Robert Armstrong (actor)

For other uses, see Robert Armstrong.
Robert Armstrong

Armstrong in The Ex-Mrs. Bradford (1936)
Born (1890-11-20)November 20, 1890
Saginaw, Michigan, U.S.
Died April 20, 1973(1973-04-20) (aged 82)
Santa Monica, California, U.S.
Resting place Westwood Village Memorial Park Cemetery in Los Angeles, California
Occupation Actor
Years active 1919–1966
Spouse(s) Peggy Allenby
(m.1920-1925; divorced)
Ethel Virah Smith
(m.1926-1931; divorced)
Gladys Dubois
(m.1936-1939; divorced)
Claire Louise Frisbie Armstrong
(m.1940-1973; his death)

Robert Armstrong (November 20, 1890 – April 20, 1973) was an American film actor remembered for his role as Carl Denham in the 1933 version of King Kong by RKO Pictures. He uttered the famous exit quote, "'Twas beauty killed the beast," at the film's end.


Born Robert William Armstrong in Saginaw, Michigan, lived in Bay City, Michigan until about 1902 and moved to Seattle, Washington. Armstrong studied to be a lawyer but gave it up to manage his uncle's touring companies. He attended the University of Washington where he became a member of Delta Tau Delta International Fraternity.[1] In his spare time he wrote plays, which eventually led to him appearing in one of them when it was produced. Armstrong served in the United States Army in World War I, and upon his return home after the war, Armstrong discovered his uncle had died while he was away. In 1926 he went to London and appeared for a season on the British stage. Armstrong's silver screen career began in 1927 when he appeared in Pathé's silent drama The Main Event.

Armstrong appeared in 127 films between 1927 and 1964; very prolific in the late 1920s and early 1930s, he made nine movies in 1928 alone. He is best known for his role as director Carl Denham in King Kong. Months later in 1933, he starred as Carl Denham again in the sequel, Son of Kong, released the same year. He resembled King Kong producer and adventurer Merian C. Cooper, and Cooper used him in several films as more or less a version of himself (they coincidentally died sixteen hours apart). The Most Dangerous Game was filmed at night on the same jungle sets as King Kong, which was being shot during the day, with Armstrong and Fay Wray simultaneously starring in both pictures.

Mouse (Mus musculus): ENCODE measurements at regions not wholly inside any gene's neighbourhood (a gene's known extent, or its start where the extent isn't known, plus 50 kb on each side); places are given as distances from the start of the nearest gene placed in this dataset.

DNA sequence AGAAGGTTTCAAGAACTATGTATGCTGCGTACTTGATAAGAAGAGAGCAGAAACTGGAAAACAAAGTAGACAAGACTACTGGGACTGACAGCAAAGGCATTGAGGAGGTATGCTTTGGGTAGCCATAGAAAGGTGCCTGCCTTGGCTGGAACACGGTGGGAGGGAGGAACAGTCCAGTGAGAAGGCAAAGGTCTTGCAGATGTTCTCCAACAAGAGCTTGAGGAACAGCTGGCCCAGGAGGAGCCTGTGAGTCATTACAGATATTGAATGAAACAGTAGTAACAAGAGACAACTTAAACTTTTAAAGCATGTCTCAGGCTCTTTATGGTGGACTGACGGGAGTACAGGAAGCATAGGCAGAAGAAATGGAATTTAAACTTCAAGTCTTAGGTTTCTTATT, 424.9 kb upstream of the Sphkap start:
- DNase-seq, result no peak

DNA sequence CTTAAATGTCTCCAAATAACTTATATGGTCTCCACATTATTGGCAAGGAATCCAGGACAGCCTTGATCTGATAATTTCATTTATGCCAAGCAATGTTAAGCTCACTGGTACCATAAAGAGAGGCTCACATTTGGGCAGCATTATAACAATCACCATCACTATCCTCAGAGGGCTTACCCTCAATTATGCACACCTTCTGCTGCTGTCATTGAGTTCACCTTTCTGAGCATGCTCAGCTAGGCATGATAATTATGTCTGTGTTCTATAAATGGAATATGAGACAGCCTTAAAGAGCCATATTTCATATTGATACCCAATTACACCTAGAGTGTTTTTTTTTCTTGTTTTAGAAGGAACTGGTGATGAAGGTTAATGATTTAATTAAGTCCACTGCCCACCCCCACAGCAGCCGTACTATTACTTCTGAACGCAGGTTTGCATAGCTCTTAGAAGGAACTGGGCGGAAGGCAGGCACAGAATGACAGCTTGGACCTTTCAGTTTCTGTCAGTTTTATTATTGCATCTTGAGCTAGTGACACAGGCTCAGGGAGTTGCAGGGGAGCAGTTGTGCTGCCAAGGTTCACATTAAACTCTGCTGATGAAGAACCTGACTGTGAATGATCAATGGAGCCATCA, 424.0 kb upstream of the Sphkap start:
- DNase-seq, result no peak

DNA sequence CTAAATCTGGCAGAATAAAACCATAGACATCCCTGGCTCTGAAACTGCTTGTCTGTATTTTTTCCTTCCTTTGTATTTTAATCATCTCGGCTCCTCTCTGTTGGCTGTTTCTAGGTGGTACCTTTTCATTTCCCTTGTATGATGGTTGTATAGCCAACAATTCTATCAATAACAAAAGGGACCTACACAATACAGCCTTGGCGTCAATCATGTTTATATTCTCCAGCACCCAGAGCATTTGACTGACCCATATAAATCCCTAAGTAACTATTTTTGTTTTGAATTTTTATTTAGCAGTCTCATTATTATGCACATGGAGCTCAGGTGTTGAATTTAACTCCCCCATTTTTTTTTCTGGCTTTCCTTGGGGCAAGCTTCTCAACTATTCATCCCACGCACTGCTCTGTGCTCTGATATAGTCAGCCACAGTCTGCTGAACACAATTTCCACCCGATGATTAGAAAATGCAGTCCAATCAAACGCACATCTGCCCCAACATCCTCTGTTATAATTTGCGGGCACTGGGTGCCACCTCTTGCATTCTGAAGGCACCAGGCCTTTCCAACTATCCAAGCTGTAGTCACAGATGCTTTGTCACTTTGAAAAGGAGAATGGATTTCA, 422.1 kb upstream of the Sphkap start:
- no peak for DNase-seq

In 1937 Armstrong starred in With Words and Music (also referred to as The Girl Said No) released by Grand National Films Inc. He also worked throughout the 1930s and 1940s for many film studios. Prior to World War II, in the early 1940s, Universal Pictures released Enemy Agent, about a plot to thwart the Nazis. In the film, Armstrong co-starred with Helen Vinson, Richard Cromwell and Jack La Rue. Later, in 1942, he played again opposite Cromwell in Baby Face Morgan, a notable "B" effort for PRC (Producers Releasing Corporation). Later in that decade, Armstrong played another Carl Denham-like leading character role as "Max O'Hara" in 1949's Mighty Joe Young. This film was yet another stop-motion animation giant gorilla fantasy, made by the same King Kong team of Merian C. Cooper and Ernest B. Schoedsack.

In the 1950s Armstrong appeared as Sheriff Andy Anderson on Rod Cameron's syndicated western-themed television series, State Trooper. Cameron played the role of Rod Blake, chief investigator for the Nevada Department of Public Safety. Armstrong made four guest appearances on Perry Mason during its nine-year run on CBS: in 1961 he played the title character and murder victim Capt. Bancroft in "The Case of the Malicious Mariner;" in 1962 he played defendant Jimmy West in "The Case of the Playboy Pugilist;" and in 1964 he played murderer Phil Jenks in "The Case of the Accousted Accountant."



Armstrong died of cancer in Santa Monica, California. He and King Kong's co-producer, Merian C. Cooper, died within sixteen hours of each other.[3]

Partial filmography


  1. Retrieved 2012-02-19 Archived February 16, 2012, at the Wayback Machine.
  2. 1 2 "Robert Armstrong, Actor, Divorces Mate to Remarry". The Brooklyn Daily Eagle. December 31, 1939. p. 5. Retrieved April 22, 2015 via
  3. "Merian C. Cooper Dies; Creator of 'King Kong'". The Bridgeport Post. April 23, 1973. p. 26. Retrieved April 22, 2015 via
Wikimedia Commons has media related to:
This article is issued from Wikipedia - version of the 11/30/2016. The text is available under the Creative Commons Attribution/Share Alike but additional terms may apply for the media files.